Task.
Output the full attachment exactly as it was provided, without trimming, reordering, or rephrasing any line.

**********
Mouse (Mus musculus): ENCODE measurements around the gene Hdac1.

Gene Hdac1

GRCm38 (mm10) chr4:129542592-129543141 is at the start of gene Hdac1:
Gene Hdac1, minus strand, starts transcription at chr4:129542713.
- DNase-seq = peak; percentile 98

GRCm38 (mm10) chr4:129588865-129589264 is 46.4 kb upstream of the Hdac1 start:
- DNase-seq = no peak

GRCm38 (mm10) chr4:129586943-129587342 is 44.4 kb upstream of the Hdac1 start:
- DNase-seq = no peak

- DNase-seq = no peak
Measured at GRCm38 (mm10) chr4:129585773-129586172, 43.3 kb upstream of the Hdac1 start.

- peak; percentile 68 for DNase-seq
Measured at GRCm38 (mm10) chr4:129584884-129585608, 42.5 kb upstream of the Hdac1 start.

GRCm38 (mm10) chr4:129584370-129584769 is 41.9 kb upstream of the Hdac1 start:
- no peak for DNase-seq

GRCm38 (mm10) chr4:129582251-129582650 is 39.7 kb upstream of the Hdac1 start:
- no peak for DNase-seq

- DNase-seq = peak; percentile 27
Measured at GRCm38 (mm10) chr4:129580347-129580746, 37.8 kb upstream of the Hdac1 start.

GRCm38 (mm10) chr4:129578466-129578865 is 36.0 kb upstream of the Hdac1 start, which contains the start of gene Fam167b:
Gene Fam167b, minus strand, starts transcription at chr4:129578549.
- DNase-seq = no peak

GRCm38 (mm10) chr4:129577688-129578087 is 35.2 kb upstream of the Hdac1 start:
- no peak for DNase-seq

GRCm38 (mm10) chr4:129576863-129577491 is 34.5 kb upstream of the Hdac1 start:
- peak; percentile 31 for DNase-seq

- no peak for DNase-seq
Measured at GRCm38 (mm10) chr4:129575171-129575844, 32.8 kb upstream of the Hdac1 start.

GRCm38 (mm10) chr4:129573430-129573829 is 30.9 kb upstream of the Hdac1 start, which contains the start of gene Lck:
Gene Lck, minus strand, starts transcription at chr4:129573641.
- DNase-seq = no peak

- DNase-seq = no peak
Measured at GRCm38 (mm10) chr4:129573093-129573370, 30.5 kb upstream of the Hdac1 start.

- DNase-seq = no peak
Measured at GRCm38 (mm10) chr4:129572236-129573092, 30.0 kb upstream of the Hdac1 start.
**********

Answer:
Mouse (Mus musculus): ENCODE measurements around the gene Hdac1.

Gene Hdac1

GRCm38 (mm10) chr4:129542592-129543141 is at the start of gene Hdac1:
Gene Hdac1, minus strand, starts transcription at chr4:129542713.
- DNase-seq = peak; percentile 98

GRCm38 (mm10) chr4:129588865-129589264 is 46.4 kb upstream of the Hdac1 start:
- DNase-seq = no peak

GRCm38 (mm10) chr4:129586943-129587342 is 44.4 kb upstream of the Hdac1 start:
- DNase-seq = no peak

- DNase-seq = no peak
Measured at GRCm38 (mm10) chr4:129585773-129586172, 43.3 kb upstream of the Hdac1 start.

- peak; percentile 68 for DNase-seq
Measured at GRCm38 (mm10) chr4:129584884-129585608, 42.5 kb upstream of the Hdac1 start.

GRCm38 (mm10) chr4:129584370-129584769 is 41.9 kb upstream of the Hdac1 start:
- no peak for DNase-seq

GRCm38 (mm10) chr4:129582251-129582650 is 39.7 kb upstream of the Hdac1 start:
- no peak for DNase-seq

- DNase-seq = peak; percentile 27
Measured at GRCm38 (mm10) chr4:129580347-129580746, 37.8 kb upstream of the Hdac1 start.

GRCm38 (mm10) chr4:129578466-129578865 is 36.0 kb upstream of the Hdac1 start, which contains the start of gene Fam167b:
Gene Fam167b, minus strand, starts transcription at chr4:129578549.
- DNase-seq = no peak

GRCm38 (mm10) chr4:129577688-129578087 is 35.2 kb upstream of the Hdac1 start:
- no peak for DNase-seq

GRCm38 (mm10) chr4:129576863-129577491 is 34.5 kb upstream of the Hdac1 start:
- peak; percentile 31 for DNase-seq

- no peak for DNase-seq
Measured at GRCm38 (mm10) chr4:129575171-129575844, 32.8 kb upstream of the Hdac1 start.

GRCm38 (mm10) chr4:129573430-129573829 is 30.9 kb upstream of the Hdac1 start, which contains the start of gene Lck:
Gene Lck, minus strand, starts transcription at chr4:129573641.
- DNase-seq = no peak

- DNase-seq = no peak
Measured at GRCm38 (mm10) chr4:129573093-129573370, 30.5 kb upstream of the Hdac1 start.

- DNase-seq = no peak
Measured at GRCm38 (mm10) chr4:129572236-129573092, 30.0 kb upstream of the Hdac1 start.